A key part of understanding alignment is how people in a company are paid, and for what. With Alibaba, you could also add the question of who is being paid, noting that the company has ‘various equity incentive plans pursuant to which the employees, consultants and directors of our company and/or certain other companies, such as Ant Group, are awarded RSUs, restricted shares or granted options to acquire our ordinary shares’v. This definition, from the annual report, would allow the company to hire anyone as a ‘consultant’ and pay them in equity. It also highlights the conflict of interest that appears between Ant Group and Alibaba, because it clearly discloses that management of the companies are paid in each other’s shares. It is difficult for us to reconcile this fact with another statement in the annual report that ‘we [Alibaba] do not hold a majority interest in or control Ant Group or Alipay’ (emphasis added)vi.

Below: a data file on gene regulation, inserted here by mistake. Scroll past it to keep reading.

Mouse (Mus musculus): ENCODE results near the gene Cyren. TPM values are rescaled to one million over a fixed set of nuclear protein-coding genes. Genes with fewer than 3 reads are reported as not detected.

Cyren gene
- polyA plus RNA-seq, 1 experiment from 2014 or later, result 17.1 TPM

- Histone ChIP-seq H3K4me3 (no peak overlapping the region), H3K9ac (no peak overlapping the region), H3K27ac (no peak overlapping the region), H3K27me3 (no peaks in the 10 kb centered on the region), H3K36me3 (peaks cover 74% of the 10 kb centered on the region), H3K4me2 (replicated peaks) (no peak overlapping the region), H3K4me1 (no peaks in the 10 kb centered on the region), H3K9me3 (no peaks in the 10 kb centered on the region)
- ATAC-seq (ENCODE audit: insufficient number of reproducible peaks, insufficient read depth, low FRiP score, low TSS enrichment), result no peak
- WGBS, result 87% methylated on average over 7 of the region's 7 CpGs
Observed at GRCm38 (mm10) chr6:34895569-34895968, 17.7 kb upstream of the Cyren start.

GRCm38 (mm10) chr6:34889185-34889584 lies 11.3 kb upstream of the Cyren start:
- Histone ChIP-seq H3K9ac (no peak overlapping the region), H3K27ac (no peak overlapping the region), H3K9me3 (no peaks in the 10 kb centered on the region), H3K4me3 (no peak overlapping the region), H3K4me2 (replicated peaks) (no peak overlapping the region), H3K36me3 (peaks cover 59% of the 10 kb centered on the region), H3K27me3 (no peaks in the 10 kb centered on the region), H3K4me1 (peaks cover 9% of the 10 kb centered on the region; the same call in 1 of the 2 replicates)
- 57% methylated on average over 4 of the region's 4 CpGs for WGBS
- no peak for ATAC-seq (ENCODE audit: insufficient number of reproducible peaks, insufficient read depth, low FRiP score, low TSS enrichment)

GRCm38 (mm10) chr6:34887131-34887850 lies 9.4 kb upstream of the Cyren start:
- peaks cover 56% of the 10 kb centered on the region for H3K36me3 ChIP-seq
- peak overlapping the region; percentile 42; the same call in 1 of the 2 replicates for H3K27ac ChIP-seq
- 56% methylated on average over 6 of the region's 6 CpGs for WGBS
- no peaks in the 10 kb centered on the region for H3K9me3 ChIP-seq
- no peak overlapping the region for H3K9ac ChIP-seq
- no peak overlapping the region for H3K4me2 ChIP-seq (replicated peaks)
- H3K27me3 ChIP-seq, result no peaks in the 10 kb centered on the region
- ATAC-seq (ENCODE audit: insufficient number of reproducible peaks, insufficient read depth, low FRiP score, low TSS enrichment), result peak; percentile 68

In total in the past 36 months, the company has booked approximately $18 billion in ‘share-based compensation’. These large payments are excluded from the headline numbers such as ‘adjusted EBITA’ and ‘non-GAAP net income’ that are reported and discussed in quarterly disclosures, despite having a real cost. Non-GAAP net income would be 34% lower over this period if they were included. On top of this, there is no clear disclosure of any performance targets.

Quality of franchise

The first, and deceptively simple, question we ask ourselves when looking at a company’s franchise is how does it make money? Understanding the drivers of a business gets to the heart of whether the business is being run for the long term. A second question is what, if any, sustainable advantage does the company have to generate reasonable returns on invested capital? If a company does have an advantage, is there an opportunity for growth? A business may have a great franchise but still have run out of room to grow.

How does it make money?